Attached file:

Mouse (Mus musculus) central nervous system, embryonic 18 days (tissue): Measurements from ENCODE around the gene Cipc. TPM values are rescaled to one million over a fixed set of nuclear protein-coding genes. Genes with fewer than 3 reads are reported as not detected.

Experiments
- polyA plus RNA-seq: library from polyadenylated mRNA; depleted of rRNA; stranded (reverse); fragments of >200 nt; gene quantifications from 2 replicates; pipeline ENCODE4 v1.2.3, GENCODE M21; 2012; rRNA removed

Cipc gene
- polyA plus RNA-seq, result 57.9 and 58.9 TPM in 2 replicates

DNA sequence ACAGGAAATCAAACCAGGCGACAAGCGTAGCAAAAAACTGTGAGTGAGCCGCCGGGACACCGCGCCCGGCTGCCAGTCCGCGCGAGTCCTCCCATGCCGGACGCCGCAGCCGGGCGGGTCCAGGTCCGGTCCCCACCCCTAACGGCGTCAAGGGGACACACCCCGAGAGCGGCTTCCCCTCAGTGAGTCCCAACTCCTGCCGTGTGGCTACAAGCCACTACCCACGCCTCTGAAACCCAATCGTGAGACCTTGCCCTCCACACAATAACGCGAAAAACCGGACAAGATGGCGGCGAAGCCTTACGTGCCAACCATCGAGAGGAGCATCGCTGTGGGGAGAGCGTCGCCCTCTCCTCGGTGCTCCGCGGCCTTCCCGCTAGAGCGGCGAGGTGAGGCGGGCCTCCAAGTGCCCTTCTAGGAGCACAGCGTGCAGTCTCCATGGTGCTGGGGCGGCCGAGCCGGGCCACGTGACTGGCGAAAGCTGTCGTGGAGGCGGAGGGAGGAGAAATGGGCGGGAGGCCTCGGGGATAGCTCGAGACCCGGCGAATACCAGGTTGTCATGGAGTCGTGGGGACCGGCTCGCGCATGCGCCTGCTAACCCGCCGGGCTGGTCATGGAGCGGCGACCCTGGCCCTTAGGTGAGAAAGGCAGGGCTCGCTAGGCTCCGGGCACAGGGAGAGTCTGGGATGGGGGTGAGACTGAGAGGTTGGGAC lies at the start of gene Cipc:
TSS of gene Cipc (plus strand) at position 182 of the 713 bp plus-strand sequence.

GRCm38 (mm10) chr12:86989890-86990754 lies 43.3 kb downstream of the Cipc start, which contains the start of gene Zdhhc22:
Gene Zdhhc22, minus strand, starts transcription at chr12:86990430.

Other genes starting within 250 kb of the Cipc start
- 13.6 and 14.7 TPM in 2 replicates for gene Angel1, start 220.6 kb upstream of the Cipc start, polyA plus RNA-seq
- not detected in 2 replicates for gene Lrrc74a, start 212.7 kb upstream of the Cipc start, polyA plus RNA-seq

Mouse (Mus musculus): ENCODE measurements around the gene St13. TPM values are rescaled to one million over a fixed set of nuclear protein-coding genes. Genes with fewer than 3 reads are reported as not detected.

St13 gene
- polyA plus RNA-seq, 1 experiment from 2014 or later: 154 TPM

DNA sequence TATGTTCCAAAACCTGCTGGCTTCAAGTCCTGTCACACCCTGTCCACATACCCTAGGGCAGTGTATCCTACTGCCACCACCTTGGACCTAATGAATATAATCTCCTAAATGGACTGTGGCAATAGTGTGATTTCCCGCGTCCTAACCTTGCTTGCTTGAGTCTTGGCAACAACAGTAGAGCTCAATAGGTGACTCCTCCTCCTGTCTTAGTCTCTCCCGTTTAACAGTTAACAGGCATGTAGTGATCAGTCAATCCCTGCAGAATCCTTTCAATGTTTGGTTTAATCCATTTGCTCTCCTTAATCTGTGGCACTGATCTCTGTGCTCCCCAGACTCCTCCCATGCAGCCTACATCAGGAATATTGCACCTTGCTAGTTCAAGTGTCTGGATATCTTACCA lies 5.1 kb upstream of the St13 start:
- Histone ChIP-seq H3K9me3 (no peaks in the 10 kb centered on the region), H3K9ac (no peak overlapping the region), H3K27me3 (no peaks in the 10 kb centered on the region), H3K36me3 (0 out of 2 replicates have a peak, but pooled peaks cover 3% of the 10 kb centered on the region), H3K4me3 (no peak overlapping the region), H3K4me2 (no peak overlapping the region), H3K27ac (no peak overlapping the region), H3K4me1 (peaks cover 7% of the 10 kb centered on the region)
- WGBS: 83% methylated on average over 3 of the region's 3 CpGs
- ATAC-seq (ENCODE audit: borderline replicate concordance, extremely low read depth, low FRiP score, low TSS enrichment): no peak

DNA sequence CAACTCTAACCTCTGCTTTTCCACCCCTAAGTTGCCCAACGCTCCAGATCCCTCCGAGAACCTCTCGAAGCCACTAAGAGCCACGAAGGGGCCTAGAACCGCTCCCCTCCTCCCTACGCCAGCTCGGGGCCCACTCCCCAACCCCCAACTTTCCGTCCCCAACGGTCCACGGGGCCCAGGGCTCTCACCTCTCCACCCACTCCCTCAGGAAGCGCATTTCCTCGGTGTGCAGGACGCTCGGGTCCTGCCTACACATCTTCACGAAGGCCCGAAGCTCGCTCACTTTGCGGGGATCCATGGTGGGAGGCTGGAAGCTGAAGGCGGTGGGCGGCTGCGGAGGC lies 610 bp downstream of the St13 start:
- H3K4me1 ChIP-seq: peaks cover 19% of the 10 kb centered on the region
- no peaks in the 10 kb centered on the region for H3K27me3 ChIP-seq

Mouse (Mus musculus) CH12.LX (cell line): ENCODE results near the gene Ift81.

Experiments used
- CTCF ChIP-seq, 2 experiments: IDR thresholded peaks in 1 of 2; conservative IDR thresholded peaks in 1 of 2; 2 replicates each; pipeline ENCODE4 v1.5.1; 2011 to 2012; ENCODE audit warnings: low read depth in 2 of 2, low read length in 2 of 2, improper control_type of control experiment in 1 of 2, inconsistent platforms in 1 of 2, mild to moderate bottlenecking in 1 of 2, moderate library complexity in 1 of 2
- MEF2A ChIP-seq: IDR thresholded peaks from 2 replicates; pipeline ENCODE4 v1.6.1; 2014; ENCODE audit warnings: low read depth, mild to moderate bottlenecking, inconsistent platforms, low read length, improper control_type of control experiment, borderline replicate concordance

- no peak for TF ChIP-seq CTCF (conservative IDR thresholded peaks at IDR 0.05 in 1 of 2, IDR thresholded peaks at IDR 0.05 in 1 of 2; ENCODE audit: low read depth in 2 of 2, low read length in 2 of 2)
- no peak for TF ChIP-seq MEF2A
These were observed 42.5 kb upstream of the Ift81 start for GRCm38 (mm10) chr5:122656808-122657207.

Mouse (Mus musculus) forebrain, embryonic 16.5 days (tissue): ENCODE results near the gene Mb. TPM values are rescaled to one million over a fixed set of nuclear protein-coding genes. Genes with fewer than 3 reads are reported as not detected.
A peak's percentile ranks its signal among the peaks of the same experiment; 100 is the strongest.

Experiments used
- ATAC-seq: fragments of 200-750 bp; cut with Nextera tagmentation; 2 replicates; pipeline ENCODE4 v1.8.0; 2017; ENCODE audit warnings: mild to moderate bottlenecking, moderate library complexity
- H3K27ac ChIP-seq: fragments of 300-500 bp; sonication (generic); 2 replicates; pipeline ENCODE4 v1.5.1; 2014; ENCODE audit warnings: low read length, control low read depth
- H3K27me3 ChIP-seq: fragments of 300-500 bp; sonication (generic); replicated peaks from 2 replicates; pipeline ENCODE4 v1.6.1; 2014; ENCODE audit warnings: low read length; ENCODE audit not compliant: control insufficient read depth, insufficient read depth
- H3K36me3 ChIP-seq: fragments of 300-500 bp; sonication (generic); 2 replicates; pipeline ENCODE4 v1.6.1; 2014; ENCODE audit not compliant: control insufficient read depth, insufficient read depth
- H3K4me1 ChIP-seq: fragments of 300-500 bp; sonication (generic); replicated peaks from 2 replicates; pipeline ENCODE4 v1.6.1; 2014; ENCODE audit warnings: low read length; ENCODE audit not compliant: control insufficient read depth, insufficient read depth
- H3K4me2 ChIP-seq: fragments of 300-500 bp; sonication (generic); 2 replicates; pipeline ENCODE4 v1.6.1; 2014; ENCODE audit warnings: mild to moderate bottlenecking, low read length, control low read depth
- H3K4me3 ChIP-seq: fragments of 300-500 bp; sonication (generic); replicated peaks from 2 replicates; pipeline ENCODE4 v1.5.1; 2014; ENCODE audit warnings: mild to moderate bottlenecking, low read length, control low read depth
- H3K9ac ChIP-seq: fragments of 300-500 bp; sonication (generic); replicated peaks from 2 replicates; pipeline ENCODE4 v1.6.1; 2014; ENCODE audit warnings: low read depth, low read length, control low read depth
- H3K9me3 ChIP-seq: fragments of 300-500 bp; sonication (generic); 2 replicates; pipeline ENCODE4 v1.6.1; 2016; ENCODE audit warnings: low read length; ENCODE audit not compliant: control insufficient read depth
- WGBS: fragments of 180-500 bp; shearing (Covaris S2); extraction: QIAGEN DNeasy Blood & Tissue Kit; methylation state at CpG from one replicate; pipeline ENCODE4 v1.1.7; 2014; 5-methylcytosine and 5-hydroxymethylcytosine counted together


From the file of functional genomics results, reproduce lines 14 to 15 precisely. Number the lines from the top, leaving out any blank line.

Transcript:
St13 gene
- polyA plus RNA-seq, 1 experiment from 2014 or later: 154 TPM